UFT ACTS Contract NowFor those who have already called-in this past two weeks, the educators at AECI thank you. We are certain our message was heard by the board and is having an effect, but we must keep up the pressure.

We want to ask you to once again call another board member to help demand fair treatment for teachers at this charter school in the Bronx.

Read our post from two weeks ago for the background on this campaign.

Call board member Maria M. Ramirez today at 917-807-2273 and tell her to respect teachers’ rights.

Demand that the board:

  • End all retaliation by administration against teachers and staff involved in the organizing and contract campaign.
  • Respect educators’ right to strengthen their school community by advocating for the best working conditions for teachers and learning conditions for students.
  • Negotiate a contract in good faith.

Go to the UFT’s campaign page for talking points and additional information »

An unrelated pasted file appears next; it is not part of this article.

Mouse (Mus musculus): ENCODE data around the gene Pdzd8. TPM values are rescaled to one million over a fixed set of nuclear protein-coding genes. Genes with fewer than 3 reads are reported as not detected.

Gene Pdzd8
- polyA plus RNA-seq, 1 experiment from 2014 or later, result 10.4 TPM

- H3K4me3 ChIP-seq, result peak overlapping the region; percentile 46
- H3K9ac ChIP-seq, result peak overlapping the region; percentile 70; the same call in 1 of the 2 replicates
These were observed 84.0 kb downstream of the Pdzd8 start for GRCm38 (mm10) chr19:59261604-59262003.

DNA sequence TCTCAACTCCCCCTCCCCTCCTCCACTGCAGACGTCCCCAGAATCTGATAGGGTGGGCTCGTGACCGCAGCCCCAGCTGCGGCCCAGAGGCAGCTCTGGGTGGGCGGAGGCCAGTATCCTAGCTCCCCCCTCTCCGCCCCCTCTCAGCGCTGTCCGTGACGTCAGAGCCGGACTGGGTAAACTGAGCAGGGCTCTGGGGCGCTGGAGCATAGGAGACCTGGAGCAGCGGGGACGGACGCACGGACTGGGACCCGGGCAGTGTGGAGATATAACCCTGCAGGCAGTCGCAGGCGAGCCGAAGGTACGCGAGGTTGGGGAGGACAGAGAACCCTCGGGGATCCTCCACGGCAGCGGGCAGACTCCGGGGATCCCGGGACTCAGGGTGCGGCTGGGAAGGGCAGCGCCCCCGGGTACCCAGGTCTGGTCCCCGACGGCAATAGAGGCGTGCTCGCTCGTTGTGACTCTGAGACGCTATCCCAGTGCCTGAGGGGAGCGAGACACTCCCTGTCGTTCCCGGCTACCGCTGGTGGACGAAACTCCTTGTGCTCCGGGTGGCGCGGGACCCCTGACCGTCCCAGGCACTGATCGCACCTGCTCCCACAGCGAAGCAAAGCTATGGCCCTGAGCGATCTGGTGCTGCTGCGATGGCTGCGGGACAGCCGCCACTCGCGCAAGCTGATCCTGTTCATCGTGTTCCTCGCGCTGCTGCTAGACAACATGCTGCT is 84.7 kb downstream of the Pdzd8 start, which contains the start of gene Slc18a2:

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A Blood Libel

Recent days has seen a nasty tweet fight break out, as Mayor Bloomberg’s proxies – Deputy Mayor Howard Wolfson, StudentsFirst honcho and former Bloomberg Albany lobbyist Micah Lasher, and former television anchor Campbell Brown – have used the 140 character forum to launch a vicious slander that the UFT protects sexual predators, defending their return to the classroom.  Their argument is that since arbitrators who decide dismissal hearings against tenured teachers are jointly selected by the Department of Education and the UFT, they split the difference in decisions and do not fire teachers who have engaged in sexual misconduct or sexually inappropriate behavior. The only solution, they argue, is to overturn tenure and give the DoE the power of judge, jury and executioner.

The UFT has a position of zero tolerance on sexual misconduct, and we have negotiated in our contract the strongest penalties for sexual misconduct in any collective bargaining agreement in the state of New York. If an adult violates the trust that is at the heart of the educator-student relationship with an act of sexual misconduct or with sexually inappropriate behavior, dismissal is the only appropriate response.

The Mayor and his proxies know this well, and yet they have still mounted this campaign. More »